The following Tuesday, just south of Dorking, going up a dual carriageway hill at 60 mph I put my foot down to get past a RAV4 and the engine faltered. Eased back and managed to hold 50 mph but again heavy traffic outside Horsham saw it give up. Once more priming and cranking got it going for a couple of hundred yards, twice, before finally giving up the ghost.

Now to the questions:

How full should the pump bowl be? It fills on priming with lots of bubbles but the level drops back down to the gauze.

It was suggested that the pipes in the fuel tank were perforated but they seem fine. Can the reserve pipe solenoid be overhauled? Should it? I am told that it will pick up the sludge from the bottom of the tank.

Can anyone recommend a good coil & condenser? I left the ignition on while trickle charging for 5 days. It was rather hot when I checked it this evening and I am guessing it may have burnt out.

Woe, woe and thrice woe.....
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Old 04-07-11, 09:29 PM
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Apologies is this is a horribly basic and obvious comment, but I don't think there should be bubbles in the fuel pump. I got that on mine when the seal around the glass dome started leaking, so the pump was partly sucking from the surrounding atmosphere, not the fuel line. Holes in the diaphragm would give the same effect.
Hugh Miller
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Old 05-07-11, 09:22 PM
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Apologies not needed. I just want to solve the problem. Could the 'petrol' be eating the seal? It has done the most appalling things to the tank sealer on my motorcycle, causing no end of bad running and blockages in the carb.

Roll on 10% ethanol!
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Old 03-08-11, 05:00 PM
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Default 401 too

Have just bought a 401 at auction. Misfire & acts like fuel starvation. Replaced distributor, rotor, condenser, spark plugs ... no change. Replaced leads & caps and was great for a few miles but now at over about 45mph feels like fuel starvation too.

My pump has dirty looking fuel (my Redex?) well up the glass bowl.

I had not thought of changing the coil nor of looking in the carbs ... fuel squirts down the barrels very nicely on my driveway anyway. I have the patience for all this, but do I have the time? Aaaaaargh.

Last edited by Michael English; 03-08-11 at 05:01 PM. Reason: typos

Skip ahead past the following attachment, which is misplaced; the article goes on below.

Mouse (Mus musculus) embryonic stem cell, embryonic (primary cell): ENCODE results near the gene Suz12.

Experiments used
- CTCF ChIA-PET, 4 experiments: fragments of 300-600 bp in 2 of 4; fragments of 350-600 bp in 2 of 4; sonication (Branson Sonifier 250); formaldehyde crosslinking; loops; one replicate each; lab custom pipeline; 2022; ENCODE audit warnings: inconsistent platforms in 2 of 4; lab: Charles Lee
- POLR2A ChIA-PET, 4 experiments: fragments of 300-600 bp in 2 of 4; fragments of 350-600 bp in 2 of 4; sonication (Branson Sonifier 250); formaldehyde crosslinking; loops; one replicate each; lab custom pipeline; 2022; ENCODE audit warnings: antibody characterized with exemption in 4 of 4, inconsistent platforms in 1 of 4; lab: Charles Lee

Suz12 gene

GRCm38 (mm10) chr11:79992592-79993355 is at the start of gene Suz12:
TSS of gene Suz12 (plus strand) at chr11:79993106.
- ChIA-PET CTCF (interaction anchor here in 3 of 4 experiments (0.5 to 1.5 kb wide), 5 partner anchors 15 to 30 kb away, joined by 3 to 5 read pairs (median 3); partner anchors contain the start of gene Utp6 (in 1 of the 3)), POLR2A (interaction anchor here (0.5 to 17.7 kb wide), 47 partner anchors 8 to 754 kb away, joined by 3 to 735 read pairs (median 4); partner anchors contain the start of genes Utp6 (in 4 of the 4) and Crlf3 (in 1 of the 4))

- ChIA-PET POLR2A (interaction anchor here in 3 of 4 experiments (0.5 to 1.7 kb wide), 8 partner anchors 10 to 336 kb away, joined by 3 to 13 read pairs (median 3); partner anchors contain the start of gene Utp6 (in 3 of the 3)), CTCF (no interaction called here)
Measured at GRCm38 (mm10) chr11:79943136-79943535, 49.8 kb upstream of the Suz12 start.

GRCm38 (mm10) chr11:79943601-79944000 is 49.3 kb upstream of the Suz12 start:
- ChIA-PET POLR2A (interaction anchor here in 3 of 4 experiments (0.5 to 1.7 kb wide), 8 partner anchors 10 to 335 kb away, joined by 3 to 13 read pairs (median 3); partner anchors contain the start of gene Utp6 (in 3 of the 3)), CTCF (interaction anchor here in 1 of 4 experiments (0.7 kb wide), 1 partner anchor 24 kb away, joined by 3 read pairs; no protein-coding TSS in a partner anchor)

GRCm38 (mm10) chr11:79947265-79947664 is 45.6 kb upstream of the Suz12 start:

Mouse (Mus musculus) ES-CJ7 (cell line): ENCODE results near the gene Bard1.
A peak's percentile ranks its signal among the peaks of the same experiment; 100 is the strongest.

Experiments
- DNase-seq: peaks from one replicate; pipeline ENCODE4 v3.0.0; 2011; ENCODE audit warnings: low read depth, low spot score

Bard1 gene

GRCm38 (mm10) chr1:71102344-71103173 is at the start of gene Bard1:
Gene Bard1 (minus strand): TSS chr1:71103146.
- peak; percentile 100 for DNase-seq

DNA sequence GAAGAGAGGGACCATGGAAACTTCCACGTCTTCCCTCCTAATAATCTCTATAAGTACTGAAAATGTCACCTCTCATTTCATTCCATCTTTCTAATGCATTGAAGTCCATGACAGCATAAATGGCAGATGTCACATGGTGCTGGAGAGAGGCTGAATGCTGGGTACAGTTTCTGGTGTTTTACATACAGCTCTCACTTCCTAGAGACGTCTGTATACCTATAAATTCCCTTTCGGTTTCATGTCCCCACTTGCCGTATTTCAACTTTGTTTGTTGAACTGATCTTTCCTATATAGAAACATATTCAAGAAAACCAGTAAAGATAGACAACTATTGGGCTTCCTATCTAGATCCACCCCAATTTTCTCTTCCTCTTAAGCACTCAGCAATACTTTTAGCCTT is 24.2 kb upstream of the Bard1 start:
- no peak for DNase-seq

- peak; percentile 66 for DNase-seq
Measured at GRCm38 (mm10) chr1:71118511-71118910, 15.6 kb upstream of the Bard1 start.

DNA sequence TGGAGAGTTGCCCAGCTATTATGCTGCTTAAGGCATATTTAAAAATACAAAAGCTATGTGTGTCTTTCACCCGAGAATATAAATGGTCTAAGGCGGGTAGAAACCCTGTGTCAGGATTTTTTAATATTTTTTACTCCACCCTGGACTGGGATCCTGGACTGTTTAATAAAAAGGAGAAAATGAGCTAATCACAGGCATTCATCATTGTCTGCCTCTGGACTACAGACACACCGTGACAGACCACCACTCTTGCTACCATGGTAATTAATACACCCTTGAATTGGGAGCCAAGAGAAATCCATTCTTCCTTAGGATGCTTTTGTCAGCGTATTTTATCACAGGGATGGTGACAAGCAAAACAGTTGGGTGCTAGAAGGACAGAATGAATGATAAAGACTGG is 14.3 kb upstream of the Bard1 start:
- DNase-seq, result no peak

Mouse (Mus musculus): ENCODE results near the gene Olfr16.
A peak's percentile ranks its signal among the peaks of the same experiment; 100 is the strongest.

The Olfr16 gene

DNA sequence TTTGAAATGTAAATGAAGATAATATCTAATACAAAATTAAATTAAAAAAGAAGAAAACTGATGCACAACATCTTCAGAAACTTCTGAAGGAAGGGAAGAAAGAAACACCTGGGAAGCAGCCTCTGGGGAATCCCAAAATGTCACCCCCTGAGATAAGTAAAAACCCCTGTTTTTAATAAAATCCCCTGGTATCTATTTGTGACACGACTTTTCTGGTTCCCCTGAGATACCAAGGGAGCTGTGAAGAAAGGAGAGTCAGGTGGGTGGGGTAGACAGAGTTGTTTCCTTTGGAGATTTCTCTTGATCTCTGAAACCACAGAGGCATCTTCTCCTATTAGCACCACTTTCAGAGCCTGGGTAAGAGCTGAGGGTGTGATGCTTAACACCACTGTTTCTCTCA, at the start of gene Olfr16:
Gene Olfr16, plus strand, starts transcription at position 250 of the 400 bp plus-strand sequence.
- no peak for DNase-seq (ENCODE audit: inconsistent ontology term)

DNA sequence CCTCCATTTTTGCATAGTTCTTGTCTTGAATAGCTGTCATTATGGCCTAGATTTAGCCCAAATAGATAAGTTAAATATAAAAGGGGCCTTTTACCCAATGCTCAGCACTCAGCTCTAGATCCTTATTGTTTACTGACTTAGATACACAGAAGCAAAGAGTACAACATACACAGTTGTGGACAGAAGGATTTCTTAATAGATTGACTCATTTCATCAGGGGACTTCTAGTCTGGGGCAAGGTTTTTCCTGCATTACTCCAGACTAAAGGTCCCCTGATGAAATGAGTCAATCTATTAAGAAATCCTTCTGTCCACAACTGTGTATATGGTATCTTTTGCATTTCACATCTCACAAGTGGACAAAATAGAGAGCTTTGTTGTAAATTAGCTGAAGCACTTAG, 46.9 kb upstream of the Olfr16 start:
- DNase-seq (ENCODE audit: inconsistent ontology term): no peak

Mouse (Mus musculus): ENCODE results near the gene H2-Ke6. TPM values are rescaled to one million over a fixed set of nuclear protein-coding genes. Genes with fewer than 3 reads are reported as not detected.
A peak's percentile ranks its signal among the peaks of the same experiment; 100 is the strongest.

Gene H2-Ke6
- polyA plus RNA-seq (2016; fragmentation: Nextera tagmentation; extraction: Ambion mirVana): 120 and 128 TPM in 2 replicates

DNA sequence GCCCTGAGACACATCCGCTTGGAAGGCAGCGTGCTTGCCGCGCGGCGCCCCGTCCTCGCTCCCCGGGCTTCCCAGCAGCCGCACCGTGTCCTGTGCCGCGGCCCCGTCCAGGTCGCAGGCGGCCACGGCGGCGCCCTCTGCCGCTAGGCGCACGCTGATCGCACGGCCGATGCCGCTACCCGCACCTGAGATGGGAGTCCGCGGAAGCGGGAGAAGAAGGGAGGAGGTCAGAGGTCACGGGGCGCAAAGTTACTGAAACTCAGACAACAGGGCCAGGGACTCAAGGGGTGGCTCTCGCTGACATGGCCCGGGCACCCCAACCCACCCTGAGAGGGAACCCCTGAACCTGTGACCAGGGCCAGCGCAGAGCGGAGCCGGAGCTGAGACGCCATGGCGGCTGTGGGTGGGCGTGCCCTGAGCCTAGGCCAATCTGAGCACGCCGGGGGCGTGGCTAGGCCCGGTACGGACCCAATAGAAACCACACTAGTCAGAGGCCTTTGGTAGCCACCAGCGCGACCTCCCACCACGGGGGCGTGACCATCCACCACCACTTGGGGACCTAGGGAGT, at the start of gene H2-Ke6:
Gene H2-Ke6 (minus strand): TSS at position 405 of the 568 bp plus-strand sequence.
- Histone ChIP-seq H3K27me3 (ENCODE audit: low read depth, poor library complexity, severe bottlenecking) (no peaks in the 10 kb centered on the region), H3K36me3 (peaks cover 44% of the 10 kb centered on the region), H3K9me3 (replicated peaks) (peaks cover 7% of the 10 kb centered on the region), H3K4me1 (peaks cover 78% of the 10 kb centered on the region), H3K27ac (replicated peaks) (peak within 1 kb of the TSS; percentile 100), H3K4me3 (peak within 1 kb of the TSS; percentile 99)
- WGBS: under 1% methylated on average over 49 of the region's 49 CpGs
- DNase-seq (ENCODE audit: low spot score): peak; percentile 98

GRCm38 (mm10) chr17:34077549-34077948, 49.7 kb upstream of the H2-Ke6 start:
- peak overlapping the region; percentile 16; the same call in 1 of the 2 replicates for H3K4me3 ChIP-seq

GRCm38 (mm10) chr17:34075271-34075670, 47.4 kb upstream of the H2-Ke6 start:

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Old 09-08-11, 06:43 PM
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I think that I have found the cause of my problem. The solder on the ferrule of the inlet to the fuel pump had failed. Just resoldered it and will refit next week.

Found it when I took off the fuel pump and cleaned it out. An easy job to do. Got a repair kit from Teesdale Garage in Nottingham.

Next job is to reassemble the reserve solenoid unit. I don't think it is worth the 200 to overhaul it. I want to lengthen the short pick up pipe to match the reserve but the plumbers merchant says brass is difficult to solder to copper. Does any one have experience of this? Are there alternative ways?

Is there an recommendation for fitting a fuel filter in the flexible pipe up to the pump or will the standard in line plastic jobbie do?

Peter
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Old 10-08-11, 12:14 PM
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Very interesting. For my 401 I'd like to start with a quick overhaul of my AC fuel pump, but before I even open the glass bowl would like to have all the gaskets in my hand. I have a Bristol workshop parts list but that only gives Bristol part numbers. It is an AC pump but it seems I need to know more before getting parts, ie is it a model U or P or F or somesuch. Does anyone happen to know which model it is & where I might get the gaskets from (I'm in Somerset). I don't seem ablew to make out its model by looking at it, and prefer not to take it off for a closer inspection ... but may have to of course.
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Old 10-08-11, 05:38 PM
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Default Fuel starvation (403)

Inracing in Nottingham does a repair kit for the Bristol fuel pump (along with a wonderful - or frightening, depending on your finances - range of other engine parts) at https://www.inracing.co.uk/RACING_CA..._Engine_Parts/.
Mine came with a variety of gaskets and sealing rings which included ones to fit my 100 series engine OK.
The kit is fairly cheap, but the postage is expensive.
Hugh
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Old 11-08-11, 11:39 AM
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Many thanks Hugh, I have emailed them.
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Old 12-08-11, 05:27 PM
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Default Brass to copper

On the statement that a plumber advised that soldering brass to copper is problematic: Brass is merely copper alloyed with zinc. They solder together quite well. Plumbers use soft solder only, which will still work. Hard soldering is brazing with brass rod or even silver, and is the best as it is at a higher temp and will not decay. The copper must be very clean, as it oxidizes quite fast.
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Old 12-08-11, 07:49 PM
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You are right James. VAT & postage pretty well doubled the cost.

I used plumbers solder on the ferrule and when I soldered some brake pipe into the brass pipe this evening. Not bothered about the reduced capacity as it will suck up on the reserve pipe too.

Removing the fuel pump is very simple. Disconnect the fuel pipe unions (checking that they are still intact, of course!), undo the two nuts below the pump and pull away.

Perhaps I will have a working Bristol again tomorrow. Would RTV silicon or Hylomar be better for sealing the reserve unit onto the fuel tank?